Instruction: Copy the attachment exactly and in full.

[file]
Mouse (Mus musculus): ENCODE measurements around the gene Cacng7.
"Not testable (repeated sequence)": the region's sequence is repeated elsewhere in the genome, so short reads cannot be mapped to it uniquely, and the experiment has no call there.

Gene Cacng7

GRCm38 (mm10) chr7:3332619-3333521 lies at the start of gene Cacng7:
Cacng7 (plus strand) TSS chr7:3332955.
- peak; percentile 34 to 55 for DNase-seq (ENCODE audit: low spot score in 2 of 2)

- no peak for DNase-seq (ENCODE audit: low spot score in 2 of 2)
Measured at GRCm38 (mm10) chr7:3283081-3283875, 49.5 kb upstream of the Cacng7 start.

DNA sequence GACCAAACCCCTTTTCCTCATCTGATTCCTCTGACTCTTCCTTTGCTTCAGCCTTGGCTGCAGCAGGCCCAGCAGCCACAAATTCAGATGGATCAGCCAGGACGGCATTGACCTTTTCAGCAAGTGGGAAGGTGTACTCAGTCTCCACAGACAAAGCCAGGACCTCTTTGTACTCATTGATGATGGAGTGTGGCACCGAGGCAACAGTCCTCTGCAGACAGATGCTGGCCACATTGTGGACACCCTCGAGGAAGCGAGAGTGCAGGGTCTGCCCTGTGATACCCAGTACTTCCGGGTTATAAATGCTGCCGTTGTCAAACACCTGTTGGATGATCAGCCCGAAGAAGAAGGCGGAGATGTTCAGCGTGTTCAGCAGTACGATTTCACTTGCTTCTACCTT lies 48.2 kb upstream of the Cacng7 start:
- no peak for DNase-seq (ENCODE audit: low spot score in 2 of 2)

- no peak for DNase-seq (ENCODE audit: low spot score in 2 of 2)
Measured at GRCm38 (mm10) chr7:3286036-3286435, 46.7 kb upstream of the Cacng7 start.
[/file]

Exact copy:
Mouse (Mus musculus): ENCODE measurements around the gene Cacng7.
"Not testable (repeated sequence)": the region's sequence is repeated elsewhere in the genome, so short reads cannot be mapped to it uniquely, and the experiment has no call there.

Gene Cacng7

GRCm38 (mm10) chr7:3332619-3333521 lies at the start of gene Cacng7:
Cacng7 (plus strand) TSS chr7:3332955.
- peak; percentile 34 to 55 for DNase-seq (ENCODE audit: low spot score in 2 of 2)

- no peak for DNase-seq (ENCODE audit: low spot score in 2 of 2)
Measured at GRCm38 (mm10) chr7:3283081-3283875, 49.5 kb upstream of the Cacng7 start.

DNA sequence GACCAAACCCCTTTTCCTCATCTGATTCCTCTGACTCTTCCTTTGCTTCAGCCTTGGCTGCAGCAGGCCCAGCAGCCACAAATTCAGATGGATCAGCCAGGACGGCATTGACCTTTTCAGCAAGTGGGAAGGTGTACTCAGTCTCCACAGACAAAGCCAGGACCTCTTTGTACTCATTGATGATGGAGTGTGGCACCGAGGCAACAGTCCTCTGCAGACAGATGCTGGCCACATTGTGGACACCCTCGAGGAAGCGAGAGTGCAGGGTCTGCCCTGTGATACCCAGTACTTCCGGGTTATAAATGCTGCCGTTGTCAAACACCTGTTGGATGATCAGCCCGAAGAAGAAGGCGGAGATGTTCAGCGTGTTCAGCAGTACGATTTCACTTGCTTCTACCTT lies 48.2 kb upstream of the Cacng7 start:
- no peak for DNase-seq (ENCODE audit: low spot score in 2 of 2)

- no peak for DNase-seq (ENCODE audit: low spot score in 2 of 2)
Measured at GRCm38 (mm10) chr7:3286036-3286435, 46.7 kb upstream of the Cacng7 start.